If you frequently visit our diary, the most common laundry advice you could probably read is to “follow your garment’s fabric care label.” And it is indeed necessary to follow these guides if you want to give the best care to your clothing. Manufacturers include clothes washing symbols in their tags to ensure that the garment’s appearance is maintained after washing. But these washing instruction symbols can look abstract most of the time.
These laundry symbols are even more complicated nowadays as more and more fabric types are being developed. Each of them has their own specific needs. Your washing machine and dryer may also have special settings. If you find yourself scratching your head while checking your garments’ tags, here’s a complete guide on how to read washing symbols.
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US Standard of Laundry Care Symbols
Your clothes’ washing symbols, care symbols, or laundry symbols are pictograms that suggest how to machine wash, dry, dry clean, or iron your garment. You can find these symbols on your clothes’ fabric care tags. Clothes manufacturers include these instructions to ensure that your garments receive the best care it needs.
In the US, the Federal Trade Commission (FTC) issued the Care Labeling Rule in 1971. This rule requires manufacturers to include safe cleaning procedures upon purchase. Clothes used to have written laundry instructions on their labels until 1997. After that, the American Society for Testing and Materials (ASTM) developed symbols to serve as laundry guides. In 2018, the ASTM released a new set of these symbols called ASTM D5489-18. They are now more aligned to laundry symbols used by the International Standardization Organization (ISO).
The laundry symbols guide by the ASTM includes washing instructions, drying, bleaching, ironing, and even professional laundry care symbols, which include dry cleaning. Manufacturers may also add some words to clarify the pictograms given by the ASTM.
Other countries such as Australia, Canada, Japan, China, and European countries also have their own fabric care label recommendations or laundry symbols.
How To Use The Laundry Symbols Guide
Before you toss a newly bought blouse in the washing machine or dryer, it’s best to read the labels first. It will be easy to read these laundry symbols if you familiarize yourself with the meaning of the basic shapes. Here’s how to read laundry symbols to improve your laundry game.
Do Not Wash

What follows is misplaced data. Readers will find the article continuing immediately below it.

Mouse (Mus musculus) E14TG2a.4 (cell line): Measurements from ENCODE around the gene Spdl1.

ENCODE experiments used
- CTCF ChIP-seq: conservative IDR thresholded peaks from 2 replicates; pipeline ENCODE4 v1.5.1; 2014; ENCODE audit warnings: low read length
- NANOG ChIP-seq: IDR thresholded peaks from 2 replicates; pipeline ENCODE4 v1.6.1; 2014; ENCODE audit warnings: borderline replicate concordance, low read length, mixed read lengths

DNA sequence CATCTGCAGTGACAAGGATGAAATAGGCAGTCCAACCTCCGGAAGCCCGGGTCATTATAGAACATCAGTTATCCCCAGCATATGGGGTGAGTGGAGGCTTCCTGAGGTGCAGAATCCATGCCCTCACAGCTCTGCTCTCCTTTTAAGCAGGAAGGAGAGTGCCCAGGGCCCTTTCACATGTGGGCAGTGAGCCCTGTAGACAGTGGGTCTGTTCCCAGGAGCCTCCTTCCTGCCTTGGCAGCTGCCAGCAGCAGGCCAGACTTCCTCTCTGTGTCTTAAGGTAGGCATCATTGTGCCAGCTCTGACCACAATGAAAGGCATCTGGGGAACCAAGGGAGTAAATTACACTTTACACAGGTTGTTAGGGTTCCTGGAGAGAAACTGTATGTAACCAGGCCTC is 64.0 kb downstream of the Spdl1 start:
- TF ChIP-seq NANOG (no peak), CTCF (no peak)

Dry Clean Only
Do Not Dry Clean
Permanent Press Cycle
Delicate / Gentle Cycle
If you see laundry symbols that look like a washing tub, it tells you how to wash your clothing. These washing symbols indicate the temperature and wash cycle that suits your garment.
General Washing Symbols
A washing tub. A washing tub symbol in the care tag means you can use a washing machine to wash the item using a normal cycle.
Hand reaching inside the tub. This sign shows you that the garment you are holding is hand wash only.
An “X” mark on the tub. The “X” on the tub means you cannot hand wash or machine wash the garment.
A circle. When you see a circle on the care tag, it means the item is dry clean only.
A circle with an “X” mark. The “X” on the circle means the garment should not be dry cleaned.
Washing Machine Temperature Setting
The dots inside the washtub drawing shows the proper water temperature your garment needs.
One dot in the washtub. A single dot inside the washtub means you should machine wash the item using cold water.
Two dots in the washtub. This drawing indicates that it’s best to machine wash the item with warm water.
Three dots in the washtub. If you noticed three dots in the washtub symbol, it means you should use hot water to wash the garment.
Wash Cycle Symbols
A washing tub. This symbol indicates that a normal wash cycle should be used.
A line under the washtub. A single line under the washtub drawing indicates a permanent press machine wash for your clothing.
Two lines under the washtub. This tells you that the item needs a gentle cycle machine wash.
Do Not Bleach
Use Non-Chlorine Bleach
Not all care tags have a bleach symbol in them. The triangle marks on garments’ care labels are bleaching symbols.
A clear triangle. A clear triangle on the care label means you may use either chlorine or non-chlorine bleach on the garment.
An “X” on the triangle. If you see an “X” on the triangle, it means you should not bleach the fabric.
A triangle with two slanted lines inside. This symbol indicates that you may use non-chlorine bleach to wash the clothing.
No triangle mark but the garment states “no chlorine bleach”. This tells you that you may use non-chlorine bleach to wash the item.